My cousin and I (I'm on the left).

photo: Monica Castillo

Perhaps many Cuban-Americans will be able to tell you what they were doing the day President Barack Obama announced the intention to normalize relations with our embargoed island neighbor. It was December 2014. I was home when the news broke. Immediately, I began to call and text relatives. Pacing in my living room, I was overcome by an emotional cocktail of excitement and sadness. I called my abuela, who told me she heard the news over the radio in Miami. Already, there were the Cold War stalwarts gathering in Little Havana to protest the announcement. But in an uncharacteristically quiet voice, she said she was hopeful. The news meant she would be able to visit her brothers and sisters more. 

To be Cuban-American is to be politicized. Many of our families have become collateral damage (if not casualties) in an ideological stand-off. Now with President Obama's trip to the island, we're called upon to say what we think about it, while we grit our teeth through clueless media reports and articles advertising the patria as the next vacation wonderland. But this is something we've dealt with for half a century. That is the story not being heard right now. 

The person asking where to get the best mojito in Havana will not understand this. 

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There is no one way to feel about the trip; there's no way to tie up the narrative into a neat, one-sentence blurb. Just as this news may hit closer for some than others, there should be the range of reflections on our varying experiences. Whether you came in from the first flight at the dawn of Castro’s government, the boat lifts of the '80s, the Special Period in the early '90s, showed up last week, or are a generation or two removed, there is no one Cuban-American story. 

Driving along el Malecon in my cousin's car.

photo: Monica Castillo

I wouldn’t be surprised if my abuela told me the folks in Little Havana were still protesting. They see President Obama shaking hands with the brother of el diablo who made them flee their homes as a betrayal. Likewise, I haven’t seen many outlets invoke Cuba’s human rights issues when discussing political dissidents. We talk about the momentous photo-op and ignore the reasons why it took 88 years for a sitting U.S. president to take the flight from Florida to its largest Caribbean neighbor.  

On the flip side, there’s an eternal hope we’ll see our friends and loved ones again, politics be damned. No amount of moral grandstanding will get us back those years we’ve missed or those we lost while waiting for the right time to travel. There’s no divorcing the personal from the politics of the situation for us because our families will always come first to mind. Can we finally plan on that reunion 50 years in the making? 

The person asking me which hotel they should stay at when they visit will not understand this. 

A year after the U.S.-Cuba announcement, I went to the island for the first time. When the plane touched Cuban soil a mere hour after leaving Tampa, Florida, the cabin was filled with applause and tears. One woman behind me sobbed, “Ay, I never thought I’d see it again.” The emotions didn’t let up from there.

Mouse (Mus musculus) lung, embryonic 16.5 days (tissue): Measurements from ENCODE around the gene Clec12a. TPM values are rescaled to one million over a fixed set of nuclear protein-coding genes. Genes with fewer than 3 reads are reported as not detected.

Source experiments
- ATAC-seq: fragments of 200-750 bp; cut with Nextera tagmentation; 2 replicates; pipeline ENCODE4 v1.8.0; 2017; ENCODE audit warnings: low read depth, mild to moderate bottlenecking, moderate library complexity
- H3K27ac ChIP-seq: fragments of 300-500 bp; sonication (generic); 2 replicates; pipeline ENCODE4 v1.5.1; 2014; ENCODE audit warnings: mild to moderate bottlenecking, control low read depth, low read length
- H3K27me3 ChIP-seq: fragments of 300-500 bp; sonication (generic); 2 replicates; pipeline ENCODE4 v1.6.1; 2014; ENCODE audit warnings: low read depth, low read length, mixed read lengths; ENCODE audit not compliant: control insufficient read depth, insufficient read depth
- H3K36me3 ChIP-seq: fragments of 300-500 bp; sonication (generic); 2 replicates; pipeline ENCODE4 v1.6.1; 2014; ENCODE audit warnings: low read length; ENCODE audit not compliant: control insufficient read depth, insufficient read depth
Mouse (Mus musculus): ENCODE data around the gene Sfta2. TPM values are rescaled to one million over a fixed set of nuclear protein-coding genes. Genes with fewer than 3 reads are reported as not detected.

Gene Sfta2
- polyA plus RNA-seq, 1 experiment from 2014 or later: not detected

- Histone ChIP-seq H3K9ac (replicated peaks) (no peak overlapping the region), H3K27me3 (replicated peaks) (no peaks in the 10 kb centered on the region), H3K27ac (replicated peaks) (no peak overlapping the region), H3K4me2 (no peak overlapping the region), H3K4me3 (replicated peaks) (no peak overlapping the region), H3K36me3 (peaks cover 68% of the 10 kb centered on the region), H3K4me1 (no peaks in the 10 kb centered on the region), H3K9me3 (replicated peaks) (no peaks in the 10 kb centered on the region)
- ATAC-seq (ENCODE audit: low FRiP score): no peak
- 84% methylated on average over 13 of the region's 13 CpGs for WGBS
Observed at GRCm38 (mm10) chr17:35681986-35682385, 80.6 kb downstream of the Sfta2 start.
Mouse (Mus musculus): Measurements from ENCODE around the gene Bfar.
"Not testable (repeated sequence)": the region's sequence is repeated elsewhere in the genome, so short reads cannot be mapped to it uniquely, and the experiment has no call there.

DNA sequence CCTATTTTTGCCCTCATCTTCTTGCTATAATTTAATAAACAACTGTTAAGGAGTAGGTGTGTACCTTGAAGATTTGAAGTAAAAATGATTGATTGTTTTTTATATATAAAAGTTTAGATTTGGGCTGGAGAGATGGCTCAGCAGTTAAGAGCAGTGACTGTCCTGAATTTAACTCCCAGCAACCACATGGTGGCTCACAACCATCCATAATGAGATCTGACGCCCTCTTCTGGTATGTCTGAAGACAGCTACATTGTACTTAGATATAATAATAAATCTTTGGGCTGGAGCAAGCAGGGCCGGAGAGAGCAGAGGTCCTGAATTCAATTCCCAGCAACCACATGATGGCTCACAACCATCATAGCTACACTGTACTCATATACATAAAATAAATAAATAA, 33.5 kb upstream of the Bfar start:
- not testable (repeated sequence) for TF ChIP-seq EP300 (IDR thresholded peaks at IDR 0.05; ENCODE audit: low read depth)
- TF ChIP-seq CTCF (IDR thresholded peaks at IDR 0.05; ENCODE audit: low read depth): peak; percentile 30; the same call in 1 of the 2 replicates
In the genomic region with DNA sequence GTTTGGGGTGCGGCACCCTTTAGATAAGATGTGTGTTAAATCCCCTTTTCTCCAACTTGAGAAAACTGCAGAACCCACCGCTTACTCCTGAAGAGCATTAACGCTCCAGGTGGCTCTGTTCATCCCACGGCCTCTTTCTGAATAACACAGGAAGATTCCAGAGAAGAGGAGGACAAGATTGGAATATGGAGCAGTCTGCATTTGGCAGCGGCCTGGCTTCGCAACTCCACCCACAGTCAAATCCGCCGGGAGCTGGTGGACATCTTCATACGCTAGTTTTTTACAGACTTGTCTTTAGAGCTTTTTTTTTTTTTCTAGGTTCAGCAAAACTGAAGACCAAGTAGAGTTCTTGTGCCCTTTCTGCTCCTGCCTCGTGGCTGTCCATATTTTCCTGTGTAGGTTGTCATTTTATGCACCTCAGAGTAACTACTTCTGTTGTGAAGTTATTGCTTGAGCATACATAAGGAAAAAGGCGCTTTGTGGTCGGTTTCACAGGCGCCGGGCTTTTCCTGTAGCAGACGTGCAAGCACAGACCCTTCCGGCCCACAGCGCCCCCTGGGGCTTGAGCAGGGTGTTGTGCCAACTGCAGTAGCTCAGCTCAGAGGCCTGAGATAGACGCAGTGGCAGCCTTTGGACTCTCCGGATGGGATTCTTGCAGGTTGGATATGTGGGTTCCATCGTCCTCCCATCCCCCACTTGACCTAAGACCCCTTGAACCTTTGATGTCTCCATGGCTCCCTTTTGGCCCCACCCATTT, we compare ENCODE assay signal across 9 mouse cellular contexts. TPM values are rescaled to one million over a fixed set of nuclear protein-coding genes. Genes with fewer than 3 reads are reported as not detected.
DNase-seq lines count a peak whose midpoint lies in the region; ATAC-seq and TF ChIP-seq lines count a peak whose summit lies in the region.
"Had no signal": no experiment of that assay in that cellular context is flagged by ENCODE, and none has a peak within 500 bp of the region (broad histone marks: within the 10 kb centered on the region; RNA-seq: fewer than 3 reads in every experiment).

I stayed with relatives I had never met before, and we excitedly exchanged information about what it was like to live on either side. What do you do with limited Internet? What’s it like to travel so much? What’s it like to deal with ration books? What’s it like to have to pay for education? I wanted to stay and ask them so many more questions. What was it like when my mom was growing up here? What was it like after she left? There are dozens of relatives I have yet to meet.  

Three generations of my cousins, who are painters.

photo: Monica Castillo

The Cuba I visited is perhaps not what most reporters have been talking about. I doubt they’re experiencing rolling blackouts (there were two when I visited for 10 days) or lack of hot water in Havana. They’re not eating the substitute milk, butter, and cheese sold in Spartan grocery stores that offer more booze and cigarettes than cookies. They’re probably finding Cubans excited to talk to Americans, not the ones who still live in fear of the government and who scolded me in a store for talking about the high price of meat. I doubt they’ve mistaken a restaurant’s long line to enter as a sign the place was good when instead it was a government-run spot affordable for most Cubans. If the press is getting access to Internet from their hotel rooms, then they’re missing the throngs of young Cubans spread alongside Calle 23 trying desperately to cling onto sporadic Wi-Fi at exorbitant prices. 

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The person asking me where to buy cigars on the island will not understand this.  

You want to see Cuba before it changes. I want to go back to see my family before they pass or are imprisoned again. 

The person flipping through their vacation album of dilapidated American muscle cars will not understand this.